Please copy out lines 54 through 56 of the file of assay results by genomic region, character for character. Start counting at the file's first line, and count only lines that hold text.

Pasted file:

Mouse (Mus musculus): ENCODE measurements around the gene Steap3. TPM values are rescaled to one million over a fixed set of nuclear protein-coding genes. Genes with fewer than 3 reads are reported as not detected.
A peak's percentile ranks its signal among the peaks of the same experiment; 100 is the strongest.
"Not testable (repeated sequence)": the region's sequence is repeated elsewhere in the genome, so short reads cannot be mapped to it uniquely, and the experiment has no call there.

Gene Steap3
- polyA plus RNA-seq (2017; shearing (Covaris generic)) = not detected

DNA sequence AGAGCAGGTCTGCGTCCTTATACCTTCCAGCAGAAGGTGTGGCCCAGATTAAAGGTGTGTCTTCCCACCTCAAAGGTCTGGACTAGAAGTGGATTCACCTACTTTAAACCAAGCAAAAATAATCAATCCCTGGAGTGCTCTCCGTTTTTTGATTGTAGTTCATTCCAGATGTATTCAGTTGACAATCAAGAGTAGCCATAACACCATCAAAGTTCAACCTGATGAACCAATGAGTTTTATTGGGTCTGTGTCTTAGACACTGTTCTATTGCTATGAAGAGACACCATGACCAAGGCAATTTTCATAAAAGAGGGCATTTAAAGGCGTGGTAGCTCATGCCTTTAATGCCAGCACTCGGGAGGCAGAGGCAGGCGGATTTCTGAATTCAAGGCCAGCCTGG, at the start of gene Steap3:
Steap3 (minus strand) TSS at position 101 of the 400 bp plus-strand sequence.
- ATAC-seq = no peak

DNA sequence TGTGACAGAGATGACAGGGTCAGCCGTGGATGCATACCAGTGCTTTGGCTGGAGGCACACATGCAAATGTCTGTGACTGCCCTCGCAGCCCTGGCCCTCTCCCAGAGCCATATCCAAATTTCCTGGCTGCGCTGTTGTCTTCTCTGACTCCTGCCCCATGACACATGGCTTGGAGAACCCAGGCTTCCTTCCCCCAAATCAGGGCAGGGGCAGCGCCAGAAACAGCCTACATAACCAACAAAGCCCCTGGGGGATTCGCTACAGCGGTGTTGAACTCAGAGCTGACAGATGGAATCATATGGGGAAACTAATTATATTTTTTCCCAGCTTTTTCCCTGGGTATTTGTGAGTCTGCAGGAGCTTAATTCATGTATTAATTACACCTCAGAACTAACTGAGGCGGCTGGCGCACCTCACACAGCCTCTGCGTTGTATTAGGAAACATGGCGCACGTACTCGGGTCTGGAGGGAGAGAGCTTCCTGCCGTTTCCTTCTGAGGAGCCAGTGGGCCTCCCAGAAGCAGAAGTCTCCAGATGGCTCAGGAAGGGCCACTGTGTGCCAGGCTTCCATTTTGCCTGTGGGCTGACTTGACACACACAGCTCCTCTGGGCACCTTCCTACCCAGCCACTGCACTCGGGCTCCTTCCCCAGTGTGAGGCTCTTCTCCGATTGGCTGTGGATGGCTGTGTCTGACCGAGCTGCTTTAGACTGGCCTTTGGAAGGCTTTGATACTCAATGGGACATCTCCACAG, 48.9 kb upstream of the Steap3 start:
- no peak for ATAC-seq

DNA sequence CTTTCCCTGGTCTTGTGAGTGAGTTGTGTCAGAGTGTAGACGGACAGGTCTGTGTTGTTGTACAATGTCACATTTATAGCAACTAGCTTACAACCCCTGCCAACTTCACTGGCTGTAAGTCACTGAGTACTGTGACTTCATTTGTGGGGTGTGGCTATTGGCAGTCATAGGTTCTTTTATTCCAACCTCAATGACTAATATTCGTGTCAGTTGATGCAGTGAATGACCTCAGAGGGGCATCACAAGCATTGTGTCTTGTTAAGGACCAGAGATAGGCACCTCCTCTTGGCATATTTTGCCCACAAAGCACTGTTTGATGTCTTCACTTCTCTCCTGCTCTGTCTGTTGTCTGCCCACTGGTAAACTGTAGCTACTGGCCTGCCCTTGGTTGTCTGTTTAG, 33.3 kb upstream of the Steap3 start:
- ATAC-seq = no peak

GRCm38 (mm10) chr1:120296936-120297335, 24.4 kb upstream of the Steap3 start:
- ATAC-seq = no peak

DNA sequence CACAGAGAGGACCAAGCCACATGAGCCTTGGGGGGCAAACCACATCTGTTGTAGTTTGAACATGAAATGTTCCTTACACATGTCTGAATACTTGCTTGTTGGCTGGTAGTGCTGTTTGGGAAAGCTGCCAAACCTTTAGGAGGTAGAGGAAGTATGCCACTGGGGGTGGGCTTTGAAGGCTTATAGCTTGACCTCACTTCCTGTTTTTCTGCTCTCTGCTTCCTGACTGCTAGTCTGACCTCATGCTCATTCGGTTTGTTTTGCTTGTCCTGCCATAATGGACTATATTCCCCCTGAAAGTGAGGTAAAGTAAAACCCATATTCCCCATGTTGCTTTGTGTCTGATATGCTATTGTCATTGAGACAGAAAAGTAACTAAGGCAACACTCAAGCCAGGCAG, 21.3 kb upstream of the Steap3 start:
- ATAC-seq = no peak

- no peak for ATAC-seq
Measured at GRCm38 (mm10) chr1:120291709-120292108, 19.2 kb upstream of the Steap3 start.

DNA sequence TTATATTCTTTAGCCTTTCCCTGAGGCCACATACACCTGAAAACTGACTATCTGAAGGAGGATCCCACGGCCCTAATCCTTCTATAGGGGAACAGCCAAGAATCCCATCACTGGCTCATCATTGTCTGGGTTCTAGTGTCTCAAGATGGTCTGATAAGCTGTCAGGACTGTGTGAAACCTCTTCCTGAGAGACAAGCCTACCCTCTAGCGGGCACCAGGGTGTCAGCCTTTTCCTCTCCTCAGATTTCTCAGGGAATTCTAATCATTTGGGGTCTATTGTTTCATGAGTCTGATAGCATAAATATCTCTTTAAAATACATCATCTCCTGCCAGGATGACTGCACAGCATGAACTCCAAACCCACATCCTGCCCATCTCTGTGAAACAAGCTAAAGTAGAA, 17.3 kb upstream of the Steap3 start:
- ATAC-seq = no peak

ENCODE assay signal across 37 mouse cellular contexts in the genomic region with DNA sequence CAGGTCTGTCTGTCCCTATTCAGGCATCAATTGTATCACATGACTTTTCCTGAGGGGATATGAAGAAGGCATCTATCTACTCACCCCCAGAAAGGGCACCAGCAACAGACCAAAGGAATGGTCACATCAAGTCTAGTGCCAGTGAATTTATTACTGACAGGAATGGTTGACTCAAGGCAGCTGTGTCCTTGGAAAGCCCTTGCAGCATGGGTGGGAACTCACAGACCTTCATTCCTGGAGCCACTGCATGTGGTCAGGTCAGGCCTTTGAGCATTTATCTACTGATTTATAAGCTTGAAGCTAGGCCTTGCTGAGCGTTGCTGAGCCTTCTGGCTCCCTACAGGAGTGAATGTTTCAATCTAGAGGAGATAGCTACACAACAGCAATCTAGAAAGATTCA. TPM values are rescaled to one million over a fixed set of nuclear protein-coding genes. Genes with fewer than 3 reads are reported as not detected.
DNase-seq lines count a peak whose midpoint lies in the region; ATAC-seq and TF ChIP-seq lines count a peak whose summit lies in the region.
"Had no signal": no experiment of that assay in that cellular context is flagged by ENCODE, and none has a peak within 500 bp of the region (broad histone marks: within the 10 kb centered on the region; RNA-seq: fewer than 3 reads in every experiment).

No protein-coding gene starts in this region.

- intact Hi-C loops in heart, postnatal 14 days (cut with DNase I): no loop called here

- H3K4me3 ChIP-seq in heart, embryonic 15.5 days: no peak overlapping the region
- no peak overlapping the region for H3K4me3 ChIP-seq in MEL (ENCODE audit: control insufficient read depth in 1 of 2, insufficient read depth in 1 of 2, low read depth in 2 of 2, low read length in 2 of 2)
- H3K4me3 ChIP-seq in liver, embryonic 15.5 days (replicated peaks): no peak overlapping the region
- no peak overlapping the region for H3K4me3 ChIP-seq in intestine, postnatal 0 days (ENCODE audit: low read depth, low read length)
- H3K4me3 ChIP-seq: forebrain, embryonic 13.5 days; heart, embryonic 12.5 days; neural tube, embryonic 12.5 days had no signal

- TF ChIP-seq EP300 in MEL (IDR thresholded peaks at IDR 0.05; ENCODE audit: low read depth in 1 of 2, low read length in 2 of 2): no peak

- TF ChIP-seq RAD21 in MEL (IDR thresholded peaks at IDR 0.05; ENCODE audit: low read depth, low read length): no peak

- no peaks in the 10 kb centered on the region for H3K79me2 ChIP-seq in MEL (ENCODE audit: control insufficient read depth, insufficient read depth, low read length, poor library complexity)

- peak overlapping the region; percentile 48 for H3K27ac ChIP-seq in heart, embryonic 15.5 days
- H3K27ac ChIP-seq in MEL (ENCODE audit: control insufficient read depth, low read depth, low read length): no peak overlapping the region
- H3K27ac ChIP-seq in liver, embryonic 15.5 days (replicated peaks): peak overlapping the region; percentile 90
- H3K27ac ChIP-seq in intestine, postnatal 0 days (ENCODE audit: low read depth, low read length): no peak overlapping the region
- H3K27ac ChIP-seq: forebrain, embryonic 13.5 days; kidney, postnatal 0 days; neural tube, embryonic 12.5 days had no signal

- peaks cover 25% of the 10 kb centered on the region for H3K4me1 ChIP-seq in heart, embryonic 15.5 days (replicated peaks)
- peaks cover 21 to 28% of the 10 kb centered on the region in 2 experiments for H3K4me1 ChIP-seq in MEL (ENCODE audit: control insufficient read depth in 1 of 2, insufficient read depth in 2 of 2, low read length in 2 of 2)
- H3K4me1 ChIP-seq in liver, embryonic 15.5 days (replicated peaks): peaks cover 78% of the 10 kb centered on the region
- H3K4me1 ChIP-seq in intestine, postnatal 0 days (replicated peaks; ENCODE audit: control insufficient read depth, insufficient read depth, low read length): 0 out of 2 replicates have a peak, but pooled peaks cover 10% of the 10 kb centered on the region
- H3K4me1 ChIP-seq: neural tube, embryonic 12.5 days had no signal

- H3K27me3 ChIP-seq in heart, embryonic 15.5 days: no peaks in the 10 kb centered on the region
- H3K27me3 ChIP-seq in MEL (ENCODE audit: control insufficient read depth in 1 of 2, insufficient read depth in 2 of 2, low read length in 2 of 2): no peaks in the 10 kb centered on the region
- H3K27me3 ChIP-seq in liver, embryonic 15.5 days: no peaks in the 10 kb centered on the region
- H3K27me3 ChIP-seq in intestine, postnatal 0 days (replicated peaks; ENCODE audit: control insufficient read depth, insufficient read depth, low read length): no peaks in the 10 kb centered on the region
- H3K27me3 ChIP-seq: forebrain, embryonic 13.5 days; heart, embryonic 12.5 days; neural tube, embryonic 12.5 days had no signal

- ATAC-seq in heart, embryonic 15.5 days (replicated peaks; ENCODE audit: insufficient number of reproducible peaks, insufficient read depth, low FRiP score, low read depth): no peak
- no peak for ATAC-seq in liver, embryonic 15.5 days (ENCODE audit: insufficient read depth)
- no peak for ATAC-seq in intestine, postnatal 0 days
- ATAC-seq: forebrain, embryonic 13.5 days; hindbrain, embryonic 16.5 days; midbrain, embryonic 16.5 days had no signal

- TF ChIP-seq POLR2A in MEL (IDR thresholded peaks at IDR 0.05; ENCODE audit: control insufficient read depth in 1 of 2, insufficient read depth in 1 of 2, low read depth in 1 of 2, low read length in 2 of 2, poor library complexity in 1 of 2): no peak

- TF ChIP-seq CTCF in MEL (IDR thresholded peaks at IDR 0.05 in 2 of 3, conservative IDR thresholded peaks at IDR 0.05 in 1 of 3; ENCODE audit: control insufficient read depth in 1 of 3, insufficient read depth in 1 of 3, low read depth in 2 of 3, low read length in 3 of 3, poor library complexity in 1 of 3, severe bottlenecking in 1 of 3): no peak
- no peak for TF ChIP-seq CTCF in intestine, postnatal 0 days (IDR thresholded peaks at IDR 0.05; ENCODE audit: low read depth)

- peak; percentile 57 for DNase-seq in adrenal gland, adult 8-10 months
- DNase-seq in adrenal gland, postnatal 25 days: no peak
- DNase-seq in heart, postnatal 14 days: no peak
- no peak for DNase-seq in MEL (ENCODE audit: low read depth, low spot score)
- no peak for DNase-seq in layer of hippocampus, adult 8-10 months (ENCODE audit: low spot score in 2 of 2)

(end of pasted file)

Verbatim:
- TF ChIP-seq CTCF in MEL (IDR thresholded peaks at IDR 0.05 in 2 of 3, conservative IDR thresholded peaks at IDR 0.05 in 1 of 3; ENCODE audit: control insufficient read depth in 1 of 3, insufficient read depth in 1 of 3, low read depth in 2 of 3, low read length in 3 of 3, poor library complexity in 1 of 3, severe bottlenecking in 1 of 3): no peak
- no peak for TF ChIP-seq CTCF in intestine, postnatal 0 days (IDR thresholded peaks at IDR 0.05; ENCODE audit: low read depth)

- peak; percentile 57 for DNase-seq in adrenal gland, adult 8-10 months